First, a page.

B-fit chose a clear apple on a green background as its symbol for promoting a healthy lifestyle. So far, the company has 80,000 members who have lost 50 tons of weight. Fifty percent of their members are working women, 30 percent are housewives while 20 percent are students. The monthly fee for membership varies between TL 50 and TL 150, depending on the location of the gym, and it provides an additional 20 percent discount to students.

PiLA field report: Mexico City

PiLA members and Endeavor Entrepreneurs at the Endeavor Mexico Gala

The following comes from recent Princeton University graduate Julia Kaplan, who is working with Endeavor Entrepreneurs in Mexico as part of the PiLA program.

The Princeton in Latin America (PiLA) is a non-profit organization that has been partnering with non-profits throughout Latin America since 2002 to match them with young, public sector professionals seeking full-year fellowships in development work. The program was co-founded by Endeavor staff member Allen Taylor.

When I told people I was going to live in Mexico City for a year, the most common response I heard was, “Are you crazy?” Let’s just say that most Americans have a very narrow perspective of Mexico, informed by various negative news reports and State Department travel warnings. However, I had done my research, and knew that there was much more to Mexico than security issues, including an exciting, fast-growing entrepreneurial ecosystem that I was about to join as a Princeton in Latin America fellow at Endeavor Mexico. And in fact, my time in the bustling metropolis of “el DF” has been a truly exciting adventure.

My job at Endeavor Mexico, in the Search & Selection area, involves profiling our entrepreneur candidates so that when mentors come to Local and International Selection Panels, they have a strong understanding of the entrepreneur and their business before interviewing them. This allows Endeavor to make the most of the limited time they have at selection panels to screen and select the most promising high-impact entrepreneurs. The Endeavor profile may seem like a simple report on the surface, but many hours of work go into its creation. I get to know the entrepreneurs’ businesses inside and out as I accompany them to interviews with Endeavor mentors and hold one-on-one sessions to get in-depth insights into their operating model, governance structure, company culture, and personal story. The range of individuals and companies we work with is astounding, and I have come to have a deep understanding of fields as diverse as mobile technology, personal care products, organic agriculture, and software, to name a few.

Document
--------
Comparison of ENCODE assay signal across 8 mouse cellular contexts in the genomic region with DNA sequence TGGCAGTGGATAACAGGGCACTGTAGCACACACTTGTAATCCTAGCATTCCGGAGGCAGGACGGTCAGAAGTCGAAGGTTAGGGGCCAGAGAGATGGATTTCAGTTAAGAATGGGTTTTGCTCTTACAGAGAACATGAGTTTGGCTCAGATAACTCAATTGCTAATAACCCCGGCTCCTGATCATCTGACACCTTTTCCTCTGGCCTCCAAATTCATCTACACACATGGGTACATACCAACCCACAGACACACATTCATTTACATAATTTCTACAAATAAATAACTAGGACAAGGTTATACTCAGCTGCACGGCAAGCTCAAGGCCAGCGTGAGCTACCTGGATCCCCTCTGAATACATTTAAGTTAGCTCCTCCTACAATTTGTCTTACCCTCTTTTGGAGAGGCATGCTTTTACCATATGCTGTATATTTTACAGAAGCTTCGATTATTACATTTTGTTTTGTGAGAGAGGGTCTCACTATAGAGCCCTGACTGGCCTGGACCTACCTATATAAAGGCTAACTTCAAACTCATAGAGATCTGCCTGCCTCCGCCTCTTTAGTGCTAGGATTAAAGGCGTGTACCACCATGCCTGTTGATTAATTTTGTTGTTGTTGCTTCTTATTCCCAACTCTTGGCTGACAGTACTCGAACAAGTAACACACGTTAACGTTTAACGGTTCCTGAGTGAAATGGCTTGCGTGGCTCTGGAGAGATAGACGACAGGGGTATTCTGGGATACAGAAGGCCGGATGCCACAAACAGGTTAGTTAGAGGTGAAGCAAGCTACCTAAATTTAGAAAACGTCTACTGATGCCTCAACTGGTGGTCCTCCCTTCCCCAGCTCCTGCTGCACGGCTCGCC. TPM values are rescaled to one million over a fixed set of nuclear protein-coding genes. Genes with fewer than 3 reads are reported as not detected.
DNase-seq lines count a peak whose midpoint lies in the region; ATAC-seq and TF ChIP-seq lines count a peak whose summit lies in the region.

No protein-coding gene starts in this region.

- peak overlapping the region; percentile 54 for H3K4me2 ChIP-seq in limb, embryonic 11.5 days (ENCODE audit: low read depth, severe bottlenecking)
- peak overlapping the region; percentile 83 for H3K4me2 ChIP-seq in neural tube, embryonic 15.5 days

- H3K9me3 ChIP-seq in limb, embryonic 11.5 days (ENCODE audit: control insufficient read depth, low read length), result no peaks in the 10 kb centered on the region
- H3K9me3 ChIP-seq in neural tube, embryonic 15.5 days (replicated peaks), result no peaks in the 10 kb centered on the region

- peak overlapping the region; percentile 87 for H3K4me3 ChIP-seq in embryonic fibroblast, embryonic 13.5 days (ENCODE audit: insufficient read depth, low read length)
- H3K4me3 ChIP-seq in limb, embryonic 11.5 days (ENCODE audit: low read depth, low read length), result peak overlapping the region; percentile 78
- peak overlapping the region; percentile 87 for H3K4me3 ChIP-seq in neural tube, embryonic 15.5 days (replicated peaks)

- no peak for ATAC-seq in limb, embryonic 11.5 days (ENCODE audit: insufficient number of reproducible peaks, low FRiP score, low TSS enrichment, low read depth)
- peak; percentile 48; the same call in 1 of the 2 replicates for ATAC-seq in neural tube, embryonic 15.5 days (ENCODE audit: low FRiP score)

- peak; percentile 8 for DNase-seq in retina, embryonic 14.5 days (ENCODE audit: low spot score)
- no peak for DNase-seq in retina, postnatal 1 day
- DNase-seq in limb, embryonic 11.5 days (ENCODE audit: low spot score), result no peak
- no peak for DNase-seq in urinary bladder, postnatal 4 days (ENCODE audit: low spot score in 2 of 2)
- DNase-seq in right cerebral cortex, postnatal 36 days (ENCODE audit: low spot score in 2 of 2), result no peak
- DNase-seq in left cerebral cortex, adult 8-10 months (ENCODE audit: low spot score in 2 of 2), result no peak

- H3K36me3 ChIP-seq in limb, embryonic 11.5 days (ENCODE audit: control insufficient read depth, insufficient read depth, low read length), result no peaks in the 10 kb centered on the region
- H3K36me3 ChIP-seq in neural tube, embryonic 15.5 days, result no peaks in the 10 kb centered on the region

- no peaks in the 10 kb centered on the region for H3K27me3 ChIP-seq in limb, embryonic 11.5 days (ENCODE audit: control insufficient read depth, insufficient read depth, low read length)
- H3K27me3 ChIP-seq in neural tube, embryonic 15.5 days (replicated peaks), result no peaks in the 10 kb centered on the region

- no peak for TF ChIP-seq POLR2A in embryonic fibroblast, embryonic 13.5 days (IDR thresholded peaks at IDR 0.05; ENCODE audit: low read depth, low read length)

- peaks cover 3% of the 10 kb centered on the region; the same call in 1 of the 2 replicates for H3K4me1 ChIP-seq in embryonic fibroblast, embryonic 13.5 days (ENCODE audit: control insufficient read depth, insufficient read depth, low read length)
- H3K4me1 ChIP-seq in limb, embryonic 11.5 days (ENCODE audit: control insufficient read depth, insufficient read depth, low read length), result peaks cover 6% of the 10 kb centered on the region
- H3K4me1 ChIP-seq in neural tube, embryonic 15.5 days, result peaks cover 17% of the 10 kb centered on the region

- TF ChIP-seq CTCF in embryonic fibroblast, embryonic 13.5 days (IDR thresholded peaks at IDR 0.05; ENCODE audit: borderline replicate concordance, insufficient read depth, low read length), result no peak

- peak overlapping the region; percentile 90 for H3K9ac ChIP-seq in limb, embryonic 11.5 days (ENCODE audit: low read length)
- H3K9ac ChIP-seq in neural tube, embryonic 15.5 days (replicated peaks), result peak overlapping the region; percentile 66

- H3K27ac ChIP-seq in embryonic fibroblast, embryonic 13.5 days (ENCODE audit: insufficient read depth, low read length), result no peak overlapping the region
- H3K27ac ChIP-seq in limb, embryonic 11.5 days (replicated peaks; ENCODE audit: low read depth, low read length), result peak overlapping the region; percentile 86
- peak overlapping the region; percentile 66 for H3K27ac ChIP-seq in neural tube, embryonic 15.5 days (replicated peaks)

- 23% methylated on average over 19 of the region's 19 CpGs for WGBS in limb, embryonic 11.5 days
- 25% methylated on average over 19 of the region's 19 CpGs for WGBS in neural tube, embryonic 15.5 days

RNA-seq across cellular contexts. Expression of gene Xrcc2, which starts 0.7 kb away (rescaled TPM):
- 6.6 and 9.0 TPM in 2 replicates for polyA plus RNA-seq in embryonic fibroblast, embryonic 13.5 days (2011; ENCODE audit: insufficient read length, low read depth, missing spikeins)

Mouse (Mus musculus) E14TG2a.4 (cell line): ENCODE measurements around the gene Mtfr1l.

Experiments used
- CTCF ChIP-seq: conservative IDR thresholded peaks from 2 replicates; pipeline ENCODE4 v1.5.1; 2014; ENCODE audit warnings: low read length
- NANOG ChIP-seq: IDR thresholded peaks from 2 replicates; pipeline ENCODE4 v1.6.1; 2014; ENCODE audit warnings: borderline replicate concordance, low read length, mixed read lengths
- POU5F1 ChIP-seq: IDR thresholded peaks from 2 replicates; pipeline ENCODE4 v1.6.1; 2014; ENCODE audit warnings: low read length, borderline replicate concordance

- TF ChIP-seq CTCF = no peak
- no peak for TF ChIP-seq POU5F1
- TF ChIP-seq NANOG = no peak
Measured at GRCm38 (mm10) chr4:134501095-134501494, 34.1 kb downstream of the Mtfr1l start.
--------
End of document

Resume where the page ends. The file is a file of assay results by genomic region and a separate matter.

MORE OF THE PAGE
I have also learned a lot from the people I interact with, including my coworkers — who are not only my colleagues, but also my friends. This is definitely the most fun office I have ever worked in! I also learn so much from the entrepreneurs, and especially our fantastic mentors, who always have something new to teach us about the business world. And this all happens in Spanish! At first I was very conscious of the language barrier, but now it has become second nature to me, which is one of my biggest accomplishments from my time so far in Mexico.

Apart from all that I have learned in the office, there is so much that daily life in Mexico City has taught me, such as:

– How to squeeze onto an unbelievably crowded bus in the morning and live to tell the tale
– When to properly use the ever-present guey and the many other Mexican slang words
– Appreciating quesadillas de huitlacoche—that would be corn fungus, and yes, it’s delicious
– The necessity of greeting everyone with a kiss on the cheek in all circumstances—just shaking hands would be rude!
– How to cook a turkey…

That last one might seem random, but one thing I have noticed is that I have as much to teach my Mexican friends as they do to teach me, and I absolutely had to cook them Thanksgiving dinner! That is one example of the moments I would have never had if I stayed in the US after graduating. I am so glad I came to Endeavor Mexico for this incredible and unique experience!

A conversation with Marc Benioff, Founder & CEO of Salesforce.com [Video, Transcript]

Endeavor is pleased to make public the following transcript and video from a presentation at the 2011 Endeavor Entrepreneur Summit in San Francisco. The event, which assembled over 450 entrepreneurs and global business leaders, featured dozens of entrepreneurship-related presentations by top CEOs and industry experts.

Overview: As one of the highlights of the Summit, Linda Rottenberg joined Marc Benioff on the stage to host a conversation and facilitate audience questions. Benioff, Chairman and CEO of Salesforce.com, discusses the transformational impact of cloud computing technology and the extraordinary opportunities for entrepreneurs to make an impact today.